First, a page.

Are there any restrictions on swimming pools?
No. However, we are encouraging residents to limit evaporation by using a pool cover. A cover is required when building a new pool.
Can I keep using my decorative pond?
There are no restrictions currently. However, in a Level 2 restriction filling or refilling ornamental lakes or ponds with potable water is prohibited unless they contain valuable aquatic life, such as Koi fish or turtles which were present before the drought declaration.
What are the exceptions to the time limitations on watering?
Low-flow irrigation (less than 2 gallons per hour) is exempt from the 15-minute time-limit and the days per week rules (when in effect).
Watering for 15 minutes is a lot of water. Why can’t I water more frequently for less time?
Frequent light watering by spreading it out over multiple days actually harms lawns and trees by causing them to grow shallower/weaker root systems. Watering twice a week deeply allows the water to soak deeper into the soil, promoting deeper/healthier root systems and thus resulting in more drought-resistant lawns. To achieve deeper watering without the runoff, many landscapers recommend several cycles. For instance, you may only be able to water an area for five minutes before you have runoff. Water for five minutes and cycle through the rest of your stations and then do another cycle on those stations where you need to water more deeply.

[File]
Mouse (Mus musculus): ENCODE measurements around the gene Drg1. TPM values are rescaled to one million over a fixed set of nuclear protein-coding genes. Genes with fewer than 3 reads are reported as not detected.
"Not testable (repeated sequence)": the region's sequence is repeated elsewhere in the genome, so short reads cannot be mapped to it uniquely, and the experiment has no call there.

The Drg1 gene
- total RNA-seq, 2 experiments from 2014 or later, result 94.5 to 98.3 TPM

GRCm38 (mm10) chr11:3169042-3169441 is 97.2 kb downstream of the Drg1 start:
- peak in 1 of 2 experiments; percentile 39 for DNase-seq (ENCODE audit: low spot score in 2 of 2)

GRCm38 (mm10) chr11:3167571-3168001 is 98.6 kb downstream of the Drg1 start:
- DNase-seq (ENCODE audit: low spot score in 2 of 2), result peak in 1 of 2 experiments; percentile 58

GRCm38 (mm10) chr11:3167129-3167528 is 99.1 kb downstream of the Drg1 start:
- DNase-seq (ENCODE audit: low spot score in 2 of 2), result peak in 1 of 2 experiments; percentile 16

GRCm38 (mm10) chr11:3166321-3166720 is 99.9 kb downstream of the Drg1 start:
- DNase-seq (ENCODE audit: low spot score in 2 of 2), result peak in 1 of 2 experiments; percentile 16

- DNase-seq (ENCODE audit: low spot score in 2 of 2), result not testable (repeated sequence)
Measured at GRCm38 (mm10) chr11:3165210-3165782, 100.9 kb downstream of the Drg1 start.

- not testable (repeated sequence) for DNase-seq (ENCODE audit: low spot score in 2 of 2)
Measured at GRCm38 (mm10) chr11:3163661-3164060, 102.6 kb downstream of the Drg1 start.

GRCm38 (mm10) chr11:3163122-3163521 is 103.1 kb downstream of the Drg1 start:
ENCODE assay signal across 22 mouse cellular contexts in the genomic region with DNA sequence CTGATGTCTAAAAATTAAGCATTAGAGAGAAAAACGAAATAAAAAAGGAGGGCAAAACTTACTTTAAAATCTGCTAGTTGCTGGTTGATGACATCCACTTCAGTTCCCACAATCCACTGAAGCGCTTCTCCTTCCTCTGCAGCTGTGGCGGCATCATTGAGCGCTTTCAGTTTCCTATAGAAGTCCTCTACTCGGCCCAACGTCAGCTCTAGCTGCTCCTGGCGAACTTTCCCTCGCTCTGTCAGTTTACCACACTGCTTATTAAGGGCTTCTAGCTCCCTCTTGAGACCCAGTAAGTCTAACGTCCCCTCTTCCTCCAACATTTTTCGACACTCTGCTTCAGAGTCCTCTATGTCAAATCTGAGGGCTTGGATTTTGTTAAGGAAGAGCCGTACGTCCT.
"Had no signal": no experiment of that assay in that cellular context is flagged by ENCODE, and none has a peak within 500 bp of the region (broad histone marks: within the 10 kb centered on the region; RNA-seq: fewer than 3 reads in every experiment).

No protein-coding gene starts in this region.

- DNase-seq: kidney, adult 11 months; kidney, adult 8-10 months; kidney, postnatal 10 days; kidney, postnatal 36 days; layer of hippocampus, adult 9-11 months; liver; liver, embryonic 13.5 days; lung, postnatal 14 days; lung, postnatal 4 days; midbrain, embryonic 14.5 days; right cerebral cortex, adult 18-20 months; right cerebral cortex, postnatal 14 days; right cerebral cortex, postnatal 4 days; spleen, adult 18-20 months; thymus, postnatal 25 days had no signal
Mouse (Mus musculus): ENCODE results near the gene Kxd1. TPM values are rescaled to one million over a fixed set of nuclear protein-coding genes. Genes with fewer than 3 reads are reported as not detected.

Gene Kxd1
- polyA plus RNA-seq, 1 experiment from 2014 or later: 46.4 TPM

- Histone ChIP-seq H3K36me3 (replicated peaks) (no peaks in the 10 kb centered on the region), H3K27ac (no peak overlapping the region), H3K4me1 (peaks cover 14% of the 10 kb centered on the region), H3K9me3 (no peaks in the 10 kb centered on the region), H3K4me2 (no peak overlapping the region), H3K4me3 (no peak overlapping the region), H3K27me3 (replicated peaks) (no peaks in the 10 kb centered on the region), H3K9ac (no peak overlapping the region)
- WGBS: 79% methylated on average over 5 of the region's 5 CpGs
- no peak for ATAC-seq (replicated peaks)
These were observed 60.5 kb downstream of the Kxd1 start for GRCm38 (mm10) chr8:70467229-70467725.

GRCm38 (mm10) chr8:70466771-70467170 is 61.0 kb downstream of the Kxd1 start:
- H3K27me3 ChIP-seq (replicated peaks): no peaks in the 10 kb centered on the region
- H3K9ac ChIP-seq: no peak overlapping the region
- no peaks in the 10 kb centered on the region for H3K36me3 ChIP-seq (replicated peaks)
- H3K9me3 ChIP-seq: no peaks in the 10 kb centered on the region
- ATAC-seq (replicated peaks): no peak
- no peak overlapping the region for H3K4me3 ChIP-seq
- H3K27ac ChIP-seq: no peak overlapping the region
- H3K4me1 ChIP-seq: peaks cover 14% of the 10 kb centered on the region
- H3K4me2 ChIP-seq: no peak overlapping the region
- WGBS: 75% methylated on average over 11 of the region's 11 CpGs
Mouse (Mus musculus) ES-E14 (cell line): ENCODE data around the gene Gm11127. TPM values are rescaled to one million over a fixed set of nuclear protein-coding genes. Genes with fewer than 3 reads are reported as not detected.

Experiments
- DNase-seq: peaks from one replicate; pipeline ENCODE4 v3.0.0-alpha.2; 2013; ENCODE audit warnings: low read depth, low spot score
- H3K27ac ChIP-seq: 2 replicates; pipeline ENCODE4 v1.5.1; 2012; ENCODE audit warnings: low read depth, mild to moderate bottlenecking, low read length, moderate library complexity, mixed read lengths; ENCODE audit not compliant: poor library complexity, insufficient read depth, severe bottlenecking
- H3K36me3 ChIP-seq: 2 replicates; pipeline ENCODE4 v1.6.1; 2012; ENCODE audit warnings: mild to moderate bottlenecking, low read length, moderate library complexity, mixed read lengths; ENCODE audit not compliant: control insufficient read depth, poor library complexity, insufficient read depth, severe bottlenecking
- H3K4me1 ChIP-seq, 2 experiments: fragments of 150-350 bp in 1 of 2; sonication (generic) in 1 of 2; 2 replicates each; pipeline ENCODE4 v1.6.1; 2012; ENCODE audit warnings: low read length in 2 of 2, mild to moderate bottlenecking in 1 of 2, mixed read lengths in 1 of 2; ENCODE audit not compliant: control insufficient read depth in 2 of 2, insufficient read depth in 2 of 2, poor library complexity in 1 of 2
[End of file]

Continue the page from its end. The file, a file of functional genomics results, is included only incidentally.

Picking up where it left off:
Is it 15 minutes in total for watering?
Each station on the irrigation station is limited to a maximum of 15 minutes of watering on your watering days. You can set your stations, so they water for a short period, such as three minutes and then do multiple passes as long as they do not exceed the maximum allowed of 15 minutes per station.
I want to plant a new lawn or lay down some new sod.
It would be best to wait until the weather cools down and the lawn will not need as much water to survive. Also, consider planting warm weather grasses better suited for drought survival. Please refer to our blog post on low water lawns for more information.
Who is responsible for maintaining the parkway in front of my property?
A property owner is responsible for the care of the parkway in front of their property, including watering any City trees. However, the property owner can eliminate the turf, plant drought-tolerant plants, convert to a mulch or rock feature or otherwise re-landscape at their discretion. It is preferable that the area remains permeable to allow for water infiltration into our groundwater. This will be an important source of water in the future. Occasionally, either City or utilities staff also need to dig down to access the utilities. When that occurs, artificial turf, cement or other impermeable materials make it difficult to access. Contact Public Works at (805) 449-2499 if you have questions about your city tree,